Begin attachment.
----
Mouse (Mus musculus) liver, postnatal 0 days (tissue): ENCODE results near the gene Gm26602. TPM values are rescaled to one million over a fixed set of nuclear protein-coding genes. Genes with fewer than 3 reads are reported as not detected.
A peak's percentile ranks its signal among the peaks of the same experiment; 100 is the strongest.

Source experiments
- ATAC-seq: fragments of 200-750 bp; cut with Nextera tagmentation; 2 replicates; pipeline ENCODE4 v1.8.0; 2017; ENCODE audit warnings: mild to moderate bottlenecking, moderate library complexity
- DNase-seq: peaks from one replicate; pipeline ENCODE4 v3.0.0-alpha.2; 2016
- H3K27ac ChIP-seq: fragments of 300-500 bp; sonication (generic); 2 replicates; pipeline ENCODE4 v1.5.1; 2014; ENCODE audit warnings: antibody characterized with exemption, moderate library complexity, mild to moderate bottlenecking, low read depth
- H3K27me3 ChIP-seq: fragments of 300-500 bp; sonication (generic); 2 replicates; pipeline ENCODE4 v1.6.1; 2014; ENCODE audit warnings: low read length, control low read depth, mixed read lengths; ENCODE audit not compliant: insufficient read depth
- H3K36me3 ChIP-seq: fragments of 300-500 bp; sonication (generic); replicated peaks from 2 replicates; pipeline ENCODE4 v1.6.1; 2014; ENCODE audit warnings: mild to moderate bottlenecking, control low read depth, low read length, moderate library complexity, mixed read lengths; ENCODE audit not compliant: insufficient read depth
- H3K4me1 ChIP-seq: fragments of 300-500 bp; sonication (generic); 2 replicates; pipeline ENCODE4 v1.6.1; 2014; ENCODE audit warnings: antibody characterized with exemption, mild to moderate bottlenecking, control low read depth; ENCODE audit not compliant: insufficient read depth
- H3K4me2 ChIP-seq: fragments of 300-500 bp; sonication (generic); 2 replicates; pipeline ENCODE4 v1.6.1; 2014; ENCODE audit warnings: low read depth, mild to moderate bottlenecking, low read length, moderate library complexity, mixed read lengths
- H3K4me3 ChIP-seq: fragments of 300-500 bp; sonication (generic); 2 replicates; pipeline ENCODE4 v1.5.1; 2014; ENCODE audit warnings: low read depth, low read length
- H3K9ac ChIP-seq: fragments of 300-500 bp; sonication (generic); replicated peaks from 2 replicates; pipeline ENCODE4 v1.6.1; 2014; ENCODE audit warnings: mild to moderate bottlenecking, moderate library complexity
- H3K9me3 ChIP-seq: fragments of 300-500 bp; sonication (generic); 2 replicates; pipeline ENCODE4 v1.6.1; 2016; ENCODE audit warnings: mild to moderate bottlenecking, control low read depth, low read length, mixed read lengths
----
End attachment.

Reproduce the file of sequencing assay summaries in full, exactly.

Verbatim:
Mouse (Mus musculus) liver, postnatal 0 days (tissue): ENCODE results near the gene Gm26602. TPM values are rescaled to one million over a fixed set of nuclear protein-coding genes. Genes with fewer than 3 reads are reported as not detected.
A peak's percentile ranks its signal among the peaks of the same experiment; 100 is the strongest.

Source experiments
- ATAC-seq: fragments of 200-750 bp; cut with Nextera tagmentation; 2 replicates; pipeline ENCODE4 v1.8.0; 2017; ENCODE audit warnings: mild to moderate bottlenecking, moderate library complexity
- DNase-seq: peaks from one replicate; pipeline ENCODE4 v3.0.0-alpha.2; 2016
- H3K27ac ChIP-seq: fragments of 300-500 bp; sonication (generic); 2 replicates; pipeline ENCODE4 v1.5.1; 2014; ENCODE audit warnings: antibody characterized with exemption, moderate library complexity, mild to moderate bottlenecking, low read depth
- H3K27me3 ChIP-seq: fragments of 300-500 bp; sonication (generic); 2 replicates; pipeline ENCODE4 v1.6.1; 2014; ENCODE audit warnings: low read length, control low read depth, mixed read lengths; ENCODE audit not compliant: insufficient read depth
- H3K36me3 ChIP-seq: fragments of 300-500 bp; sonication (generic); replicated peaks from 2 replicates; pipeline ENCODE4 v1.6.1; 2014; ENCODE audit warnings: mild to moderate bottlenecking, control low read depth, low read length, moderate library complexity, mixed read lengths; ENCODE audit not compliant: insufficient read depth
- H3K4me1 ChIP-seq: fragments of 300-500 bp; sonication (generic); 2 replicates; pipeline ENCODE4 v1.6.1; 2014; ENCODE audit warnings: antibody characterized with exemption, mild to moderate bottlenecking, control low read depth; ENCODE audit not compliant: insufficient read depth
- H3K4me2 ChIP-seq: fragments of 300-500 bp; sonication (generic); 2 replicates; pipeline ENCODE4 v1.6.1; 2014; ENCODE audit warnings: low read depth, mild to moderate bottlenecking, low read length, moderate library complexity, mixed read lengths
- H3K4me3 ChIP-seq: fragments of 300-500 bp; sonication (generic); 2 replicates; pipeline ENCODE4 v1.5.1; 2014; ENCODE audit warnings: low read depth, low read length
- H3K9ac ChIP-seq: fragments of 300-500 bp; sonication (generic); replicated peaks from 2 replicates; pipeline ENCODE4 v1.6.1; 2014; ENCODE audit warnings: mild to moderate bottlenecking, moderate library complexity
- H3K9me3 ChIP-seq: fragments of 300-500 bp; sonication (generic); 2 replicates; pipeline ENCODE4 v1.6.1; 2016; ENCODE audit warnings: mild to moderate bottlenecking, control low read depth, low read length, mixed read lengths